Her little sister was a different story. Cody looked like she’d been hanging on to the back of a motorcycle since the late ’80s. She was at least six feet tall with teal hair and a bald spot near her bangs, which she used to pick and eat. She was thirty, which to me at fifteen meant her life was pretty much over. Cody was a bad drunk before she started drinking. She was brash and sloppy and always had one nipple peeking out of her lace halter top. It was hard to believe she and Mandy knew each other, let alone shared the same parents. My mom, Mandy, and Cody all had college degrees, financial stability, and the right to vote. But looking around the car, it was obvious that, even without a license, I’d be the driver getting us home.
* * *
After a thirty-five-minute ride past the border, we were in Rosarito Beach, Mexico. Rosarito is a coastal town on the Baja Peninsula notorious for fun, sun, and underage drinking. Tourism dominated the Anglo-friendly economy. You couldn’t walk ten feet without accidentally getting your hair braided or having someone write your name on a grain of rice. The lobster tacos and ocean views were without comparison, but the real reason everyone congregated there was to drink their body weight in cervezas.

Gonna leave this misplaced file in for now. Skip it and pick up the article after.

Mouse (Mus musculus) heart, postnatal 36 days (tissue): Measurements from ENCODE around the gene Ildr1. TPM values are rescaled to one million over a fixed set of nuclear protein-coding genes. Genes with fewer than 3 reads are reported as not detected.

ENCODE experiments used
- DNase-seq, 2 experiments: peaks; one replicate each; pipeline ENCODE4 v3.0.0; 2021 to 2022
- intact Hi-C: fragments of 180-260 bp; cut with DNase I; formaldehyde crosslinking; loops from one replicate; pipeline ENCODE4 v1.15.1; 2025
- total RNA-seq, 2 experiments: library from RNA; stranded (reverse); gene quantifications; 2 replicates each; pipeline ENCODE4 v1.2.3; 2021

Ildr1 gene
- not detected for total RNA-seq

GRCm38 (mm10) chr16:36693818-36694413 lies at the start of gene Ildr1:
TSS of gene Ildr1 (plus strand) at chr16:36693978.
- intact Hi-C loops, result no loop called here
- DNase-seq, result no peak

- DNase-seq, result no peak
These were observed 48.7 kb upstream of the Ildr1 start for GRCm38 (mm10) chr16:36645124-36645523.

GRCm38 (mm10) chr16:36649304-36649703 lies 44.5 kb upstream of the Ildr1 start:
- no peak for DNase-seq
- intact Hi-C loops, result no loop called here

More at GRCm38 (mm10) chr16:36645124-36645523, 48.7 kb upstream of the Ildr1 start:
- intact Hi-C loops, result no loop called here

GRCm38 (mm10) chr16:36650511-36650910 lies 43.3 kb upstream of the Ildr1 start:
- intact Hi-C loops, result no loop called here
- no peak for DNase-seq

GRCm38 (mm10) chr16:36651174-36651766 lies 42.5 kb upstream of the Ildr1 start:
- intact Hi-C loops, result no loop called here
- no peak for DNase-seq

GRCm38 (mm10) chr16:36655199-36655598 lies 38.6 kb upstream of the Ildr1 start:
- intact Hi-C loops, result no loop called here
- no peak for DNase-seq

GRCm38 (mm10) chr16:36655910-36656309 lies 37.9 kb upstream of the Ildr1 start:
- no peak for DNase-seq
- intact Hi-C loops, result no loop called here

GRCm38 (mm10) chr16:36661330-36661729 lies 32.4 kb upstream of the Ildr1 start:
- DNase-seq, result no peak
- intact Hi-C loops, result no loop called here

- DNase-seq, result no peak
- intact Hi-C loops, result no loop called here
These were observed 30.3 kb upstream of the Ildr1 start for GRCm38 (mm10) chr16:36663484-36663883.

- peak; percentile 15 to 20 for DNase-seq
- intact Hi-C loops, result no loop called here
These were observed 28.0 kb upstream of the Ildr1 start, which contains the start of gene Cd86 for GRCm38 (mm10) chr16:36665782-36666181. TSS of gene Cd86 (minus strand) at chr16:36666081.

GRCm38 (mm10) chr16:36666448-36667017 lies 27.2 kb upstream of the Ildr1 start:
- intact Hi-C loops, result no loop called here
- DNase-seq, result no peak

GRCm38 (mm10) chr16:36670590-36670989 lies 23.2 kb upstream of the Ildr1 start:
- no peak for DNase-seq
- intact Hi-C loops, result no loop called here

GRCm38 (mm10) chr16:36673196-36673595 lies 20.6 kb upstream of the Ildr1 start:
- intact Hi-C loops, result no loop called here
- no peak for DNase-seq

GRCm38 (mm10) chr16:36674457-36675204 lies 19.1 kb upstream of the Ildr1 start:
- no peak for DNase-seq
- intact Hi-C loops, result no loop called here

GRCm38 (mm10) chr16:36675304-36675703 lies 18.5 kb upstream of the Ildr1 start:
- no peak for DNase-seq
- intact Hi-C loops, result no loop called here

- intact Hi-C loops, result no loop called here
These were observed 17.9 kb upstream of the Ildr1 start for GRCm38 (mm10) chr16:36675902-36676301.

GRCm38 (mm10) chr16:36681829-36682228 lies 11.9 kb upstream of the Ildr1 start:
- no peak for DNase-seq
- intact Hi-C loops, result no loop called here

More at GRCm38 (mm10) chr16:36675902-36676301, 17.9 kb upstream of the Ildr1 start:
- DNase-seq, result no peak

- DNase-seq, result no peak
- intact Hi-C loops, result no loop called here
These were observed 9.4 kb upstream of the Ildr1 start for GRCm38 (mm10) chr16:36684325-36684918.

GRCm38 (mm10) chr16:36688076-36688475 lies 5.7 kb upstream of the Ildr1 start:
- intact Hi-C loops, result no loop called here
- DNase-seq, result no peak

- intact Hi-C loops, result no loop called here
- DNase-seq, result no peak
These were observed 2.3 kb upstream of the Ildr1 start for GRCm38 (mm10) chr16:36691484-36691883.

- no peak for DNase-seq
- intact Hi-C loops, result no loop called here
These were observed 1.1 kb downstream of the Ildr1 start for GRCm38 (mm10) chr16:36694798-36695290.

The girls and I pulled into Papas and Beer around twelve noon. By twelve fifteen, I was being turned away for being underage.
“But she forgot her ID in the car,” my mom insisted to the bouncer.
“Then go back to your car. Isn’t that it right there?” He pointed to the convertible we’d just hopped out of, no more than twenty feet from where we were currently standing.
Busted. She took a different approach.
“Fine, we’ll go in. Jen, wait in the car.” When the bouncer wasn’t looking, she whispered in my ear for me to meet her behind the club. “I guess she’s just gonna wait in the car,” Mom announced, as if the thought of me not having fun was somehow going to guilt the bouncer into breaking the law.
I wandered around back and saw a large fence covered in black tarp separating the club from the rest of the beach. I tried to look in but saw nothing. Exhausted, I bought a mango on a stick, sat down by the fence, and considered getting a caricature of my head riding a whale while I waited for my mom’s plan B to go into effect. I fantasized about ditching my mom and her posse and disappearing into the streets of Rosarito. Maybe my mom would think I’d been kidnapped and frantically search for me. Maybe I’d meet a new Mexican mom who made tortillas from scratch and loved doing my laundry.